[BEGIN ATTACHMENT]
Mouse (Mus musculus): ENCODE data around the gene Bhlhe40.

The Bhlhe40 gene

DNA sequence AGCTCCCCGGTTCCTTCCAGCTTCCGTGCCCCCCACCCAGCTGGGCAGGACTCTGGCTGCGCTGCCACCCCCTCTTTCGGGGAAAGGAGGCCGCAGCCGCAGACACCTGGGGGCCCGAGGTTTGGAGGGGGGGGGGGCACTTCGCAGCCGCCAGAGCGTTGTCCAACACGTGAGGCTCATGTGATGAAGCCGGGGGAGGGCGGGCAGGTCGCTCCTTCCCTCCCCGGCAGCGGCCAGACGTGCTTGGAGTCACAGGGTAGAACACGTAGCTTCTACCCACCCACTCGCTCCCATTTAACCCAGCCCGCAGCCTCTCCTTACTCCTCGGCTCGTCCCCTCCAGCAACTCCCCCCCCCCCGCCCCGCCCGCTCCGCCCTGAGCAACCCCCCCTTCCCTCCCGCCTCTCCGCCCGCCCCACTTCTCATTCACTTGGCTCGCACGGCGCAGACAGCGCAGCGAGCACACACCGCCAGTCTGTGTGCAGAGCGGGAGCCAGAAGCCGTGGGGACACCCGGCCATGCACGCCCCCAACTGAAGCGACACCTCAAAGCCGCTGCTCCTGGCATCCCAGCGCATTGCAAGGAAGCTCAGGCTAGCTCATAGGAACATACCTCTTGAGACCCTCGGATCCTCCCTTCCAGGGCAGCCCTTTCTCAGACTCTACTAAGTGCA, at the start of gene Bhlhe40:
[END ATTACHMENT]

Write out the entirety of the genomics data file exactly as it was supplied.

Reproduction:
Mouse (Mus musculus): ENCODE data around the gene Bhlhe40.

The Bhlhe40 gene

DNA sequence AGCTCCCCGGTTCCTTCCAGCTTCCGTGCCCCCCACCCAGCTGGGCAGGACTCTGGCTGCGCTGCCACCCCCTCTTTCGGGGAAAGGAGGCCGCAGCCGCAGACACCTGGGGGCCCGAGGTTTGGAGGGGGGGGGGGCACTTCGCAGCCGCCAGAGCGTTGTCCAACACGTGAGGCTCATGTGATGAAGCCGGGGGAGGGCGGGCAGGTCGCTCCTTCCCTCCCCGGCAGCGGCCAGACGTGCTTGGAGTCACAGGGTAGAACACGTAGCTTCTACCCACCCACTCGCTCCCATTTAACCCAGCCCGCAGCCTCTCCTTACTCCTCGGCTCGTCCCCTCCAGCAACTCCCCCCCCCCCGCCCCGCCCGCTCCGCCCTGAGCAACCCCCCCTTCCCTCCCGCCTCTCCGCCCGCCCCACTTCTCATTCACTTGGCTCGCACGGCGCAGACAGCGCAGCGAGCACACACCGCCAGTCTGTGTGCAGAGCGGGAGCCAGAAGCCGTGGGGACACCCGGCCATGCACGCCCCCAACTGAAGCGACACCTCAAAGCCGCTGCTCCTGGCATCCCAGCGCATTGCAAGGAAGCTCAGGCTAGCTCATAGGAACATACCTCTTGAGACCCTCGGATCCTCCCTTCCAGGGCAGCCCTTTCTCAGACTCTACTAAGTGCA, at the start of gene Bhlhe40: